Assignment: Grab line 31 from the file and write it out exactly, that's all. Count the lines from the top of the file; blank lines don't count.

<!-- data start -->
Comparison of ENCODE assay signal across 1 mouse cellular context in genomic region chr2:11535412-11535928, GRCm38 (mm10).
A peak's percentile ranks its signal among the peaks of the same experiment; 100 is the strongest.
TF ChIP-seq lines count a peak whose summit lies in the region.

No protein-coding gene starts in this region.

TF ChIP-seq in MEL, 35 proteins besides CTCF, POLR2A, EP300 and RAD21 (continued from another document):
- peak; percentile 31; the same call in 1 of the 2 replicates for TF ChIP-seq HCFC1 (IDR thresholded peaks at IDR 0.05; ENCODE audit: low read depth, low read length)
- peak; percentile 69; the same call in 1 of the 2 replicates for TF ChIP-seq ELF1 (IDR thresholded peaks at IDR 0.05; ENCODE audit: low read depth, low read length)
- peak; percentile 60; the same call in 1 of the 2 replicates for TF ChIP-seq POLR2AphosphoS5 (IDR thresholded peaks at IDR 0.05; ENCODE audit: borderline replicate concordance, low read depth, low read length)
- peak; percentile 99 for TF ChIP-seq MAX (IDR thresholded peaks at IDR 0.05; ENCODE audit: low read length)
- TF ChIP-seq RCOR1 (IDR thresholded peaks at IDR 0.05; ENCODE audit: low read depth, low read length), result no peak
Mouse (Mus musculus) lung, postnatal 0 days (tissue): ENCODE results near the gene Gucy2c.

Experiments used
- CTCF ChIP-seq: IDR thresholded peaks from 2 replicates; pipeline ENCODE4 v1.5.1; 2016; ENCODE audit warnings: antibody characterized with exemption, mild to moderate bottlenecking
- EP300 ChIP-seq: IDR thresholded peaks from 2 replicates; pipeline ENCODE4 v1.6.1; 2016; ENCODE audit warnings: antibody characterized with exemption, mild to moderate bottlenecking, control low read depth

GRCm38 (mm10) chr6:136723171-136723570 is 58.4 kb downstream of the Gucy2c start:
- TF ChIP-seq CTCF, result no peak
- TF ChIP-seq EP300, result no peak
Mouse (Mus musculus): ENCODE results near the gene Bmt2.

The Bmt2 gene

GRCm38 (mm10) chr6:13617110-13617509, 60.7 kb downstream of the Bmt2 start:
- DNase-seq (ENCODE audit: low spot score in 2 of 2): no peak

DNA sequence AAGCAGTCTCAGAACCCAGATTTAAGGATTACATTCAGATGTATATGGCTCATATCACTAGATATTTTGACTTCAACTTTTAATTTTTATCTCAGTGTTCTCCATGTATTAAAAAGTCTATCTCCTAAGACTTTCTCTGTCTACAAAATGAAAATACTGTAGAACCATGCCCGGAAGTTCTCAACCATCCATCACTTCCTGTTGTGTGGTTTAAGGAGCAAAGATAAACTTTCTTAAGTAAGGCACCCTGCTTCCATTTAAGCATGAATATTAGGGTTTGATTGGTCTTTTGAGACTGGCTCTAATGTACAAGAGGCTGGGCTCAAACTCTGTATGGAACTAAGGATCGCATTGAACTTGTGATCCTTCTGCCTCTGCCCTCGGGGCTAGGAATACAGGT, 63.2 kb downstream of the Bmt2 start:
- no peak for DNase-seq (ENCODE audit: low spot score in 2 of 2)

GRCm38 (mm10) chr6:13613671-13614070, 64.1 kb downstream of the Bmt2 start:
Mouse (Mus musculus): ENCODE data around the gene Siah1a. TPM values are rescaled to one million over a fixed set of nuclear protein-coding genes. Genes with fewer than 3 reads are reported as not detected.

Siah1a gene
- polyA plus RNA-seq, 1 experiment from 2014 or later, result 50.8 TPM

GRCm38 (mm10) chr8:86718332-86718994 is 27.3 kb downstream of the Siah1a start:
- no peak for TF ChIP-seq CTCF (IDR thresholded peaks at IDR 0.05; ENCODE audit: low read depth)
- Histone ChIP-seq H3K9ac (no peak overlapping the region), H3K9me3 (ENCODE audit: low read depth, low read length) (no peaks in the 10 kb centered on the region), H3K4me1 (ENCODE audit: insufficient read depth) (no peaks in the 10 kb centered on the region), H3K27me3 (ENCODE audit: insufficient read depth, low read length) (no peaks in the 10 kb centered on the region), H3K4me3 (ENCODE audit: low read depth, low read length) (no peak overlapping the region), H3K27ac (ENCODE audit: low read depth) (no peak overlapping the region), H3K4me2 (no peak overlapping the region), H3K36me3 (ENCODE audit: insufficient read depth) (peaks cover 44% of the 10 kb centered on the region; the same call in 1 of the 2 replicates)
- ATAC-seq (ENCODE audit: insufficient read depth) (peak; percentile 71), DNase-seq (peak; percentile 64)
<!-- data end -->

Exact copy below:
- ATAC-seq (ENCODE audit: insufficient read depth) (peak; percentile 71), DNase-seq (peak; percentile 64)